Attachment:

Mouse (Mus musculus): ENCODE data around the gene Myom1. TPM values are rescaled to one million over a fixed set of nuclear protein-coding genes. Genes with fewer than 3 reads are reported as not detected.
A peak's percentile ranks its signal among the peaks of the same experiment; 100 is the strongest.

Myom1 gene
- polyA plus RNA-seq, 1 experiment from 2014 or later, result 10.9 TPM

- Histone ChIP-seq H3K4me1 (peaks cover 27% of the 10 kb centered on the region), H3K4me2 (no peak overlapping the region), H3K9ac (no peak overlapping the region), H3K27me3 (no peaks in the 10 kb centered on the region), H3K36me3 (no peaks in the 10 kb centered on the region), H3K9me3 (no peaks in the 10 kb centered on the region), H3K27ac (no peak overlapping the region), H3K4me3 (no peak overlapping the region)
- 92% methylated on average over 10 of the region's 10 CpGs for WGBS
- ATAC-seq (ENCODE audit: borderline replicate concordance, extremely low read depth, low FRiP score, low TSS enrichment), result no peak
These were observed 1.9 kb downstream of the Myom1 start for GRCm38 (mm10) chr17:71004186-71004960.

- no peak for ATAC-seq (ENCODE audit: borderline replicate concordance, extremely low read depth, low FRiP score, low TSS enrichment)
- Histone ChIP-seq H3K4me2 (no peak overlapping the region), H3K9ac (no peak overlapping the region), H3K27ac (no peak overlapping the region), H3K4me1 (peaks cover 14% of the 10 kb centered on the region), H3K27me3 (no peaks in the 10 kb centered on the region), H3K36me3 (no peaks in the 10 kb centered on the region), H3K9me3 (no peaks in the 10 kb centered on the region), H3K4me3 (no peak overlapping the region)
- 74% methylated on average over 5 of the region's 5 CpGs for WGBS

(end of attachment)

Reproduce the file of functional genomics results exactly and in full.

Mouse (Mus musculus): ENCODE data around the gene Myom1. TPM values are rescaled to one million over a fixed set of nuclear protein-coding genes. Genes with fewer than 3 reads are reported as not detected.
A peak's percentile ranks its signal among the peaks of the same experiment; 100 is the strongest.

Myom1 gene
- polyA plus RNA-seq, 1 experiment from 2014 or later, result 10.9 TPM

- Histone ChIP-seq H3K4me1 (peaks cover 27% of the 10 kb centered on the region), H3K4me2 (no peak overlapping the region), H3K9ac (no peak overlapping the region), H3K27me3 (no peaks in the 10 kb centered on the region), H3K36me3 (no peaks in the 10 kb centered on the region), H3K9me3 (no peaks in the 10 kb centered on the region), H3K27ac (no peak overlapping the region), H3K4me3 (no peak overlapping the region)
- 92% methylated on average over 10 of the region's 10 CpGs for WGBS
- ATAC-seq (ENCODE audit: borderline replicate concordance, extremely low read depth, low FRiP score, low TSS enrichment), result no peak
These were observed 1.9 kb downstream of the Myom1 start for GRCm38 (mm10) chr17:71004186-71004960.

- no peak for ATAC-seq (ENCODE audit: borderline replicate concordance, extremely low read depth, low FRiP score, low TSS enrichment)
- Histone ChIP-seq H3K4me2 (no peak overlapping the region), H3K9ac (no peak overlapping the region), H3K27ac (no peak overlapping the region), H3K4me1 (peaks cover 14% of the 10 kb centered on the region), H3K27me3 (no peaks in the 10 kb centered on the region), H3K36me3 (no peaks in the 10 kb centered on the region), H3K9me3 (no peaks in the 10 kb centered on the region), H3K4me3 (no peak overlapping the region)
- 74% methylated on average over 5 of the region's 5 CpGs for WGBS